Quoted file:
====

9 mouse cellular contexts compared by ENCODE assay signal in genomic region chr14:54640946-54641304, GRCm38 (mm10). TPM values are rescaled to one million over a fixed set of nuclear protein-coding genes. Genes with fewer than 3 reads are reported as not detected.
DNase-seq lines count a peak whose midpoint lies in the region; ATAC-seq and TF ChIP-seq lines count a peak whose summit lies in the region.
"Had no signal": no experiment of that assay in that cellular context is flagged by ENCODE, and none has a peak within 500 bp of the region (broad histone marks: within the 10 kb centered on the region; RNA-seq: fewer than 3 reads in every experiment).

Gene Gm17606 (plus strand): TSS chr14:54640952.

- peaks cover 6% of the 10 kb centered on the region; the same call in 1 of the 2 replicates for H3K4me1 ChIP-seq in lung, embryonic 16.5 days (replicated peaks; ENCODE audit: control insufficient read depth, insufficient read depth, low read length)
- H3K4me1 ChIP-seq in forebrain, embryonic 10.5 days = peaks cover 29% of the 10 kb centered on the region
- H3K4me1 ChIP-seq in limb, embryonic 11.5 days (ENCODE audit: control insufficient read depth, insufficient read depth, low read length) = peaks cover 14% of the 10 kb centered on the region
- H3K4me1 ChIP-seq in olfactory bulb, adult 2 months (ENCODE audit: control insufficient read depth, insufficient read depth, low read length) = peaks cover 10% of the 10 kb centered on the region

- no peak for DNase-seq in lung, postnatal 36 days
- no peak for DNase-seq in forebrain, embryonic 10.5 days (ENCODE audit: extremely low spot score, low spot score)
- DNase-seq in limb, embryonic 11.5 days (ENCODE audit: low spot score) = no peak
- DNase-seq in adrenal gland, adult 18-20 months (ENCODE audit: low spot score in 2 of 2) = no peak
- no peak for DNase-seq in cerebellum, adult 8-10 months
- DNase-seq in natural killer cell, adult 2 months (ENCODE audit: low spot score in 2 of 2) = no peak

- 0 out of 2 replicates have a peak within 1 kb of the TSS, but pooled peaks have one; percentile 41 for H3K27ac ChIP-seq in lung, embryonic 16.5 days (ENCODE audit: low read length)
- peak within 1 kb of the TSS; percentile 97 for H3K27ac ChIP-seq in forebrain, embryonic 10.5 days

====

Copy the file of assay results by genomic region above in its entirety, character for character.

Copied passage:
9 mouse cellular contexts compared by ENCODE assay signal in genomic region chr14:54640946-54641304, GRCm38 (mm10). TPM values are rescaled to one million over a fixed set of nuclear protein-coding genes. Genes with fewer than 3 reads are reported as not detected.
DNase-seq lines count a peak whose midpoint lies in the region; ATAC-seq and TF ChIP-seq lines count a peak whose summit lies in the region.
"Had no signal": no experiment of that assay in that cellular context is flagged by ENCODE, and none has a peak within 500 bp of the region (broad histone marks: within the 10 kb centered on the region; RNA-seq: fewer than 3 reads in every experiment).

Gene Gm17606 (plus strand): TSS chr14:54640952.

- peaks cover 6% of the 10 kb centered on the region; the same call in 1 of the 2 replicates for H3K4me1 ChIP-seq in lung, embryonic 16.5 days (replicated peaks; ENCODE audit: control insufficient read depth, insufficient read depth, low read length)
- H3K4me1 ChIP-seq in forebrain, embryonic 10.5 days = peaks cover 29% of the 10 kb centered on the region
- H3K4me1 ChIP-seq in limb, embryonic 11.5 days (ENCODE audit: control insufficient read depth, insufficient read depth, low read length) = peaks cover 14% of the 10 kb centered on the region
- H3K4me1 ChIP-seq in olfactory bulb, adult 2 months (ENCODE audit: control insufficient read depth, insufficient read depth, low read length) = peaks cover 10% of the 10 kb centered on the region

- no peak for DNase-seq in lung, postnatal 36 days
- no peak for DNase-seq in forebrain, embryonic 10.5 days (ENCODE audit: extremely low spot score, low spot score)
- DNase-seq in limb, embryonic 11.5 days (ENCODE audit: low spot score) = no peak
- DNase-seq in adrenal gland, adult 18-20 months (ENCODE audit: low spot score in 2 of 2) = no peak
- no peak for DNase-seq in cerebellum, adult 8-10 months
- DNase-seq in natural killer cell, adult 2 months (ENCODE audit: low spot score in 2 of 2) = no peak

- 0 out of 2 replicates have a peak within 1 kb of the TSS, but pooled peaks have one; percentile 41 for H3K27ac ChIP-seq in lung, embryonic 16.5 days (ENCODE audit: low read length)
- peak within 1 kb of the TSS; percentile 97 for H3K27ac ChIP-seq in forebrain, embryonic 10.5 days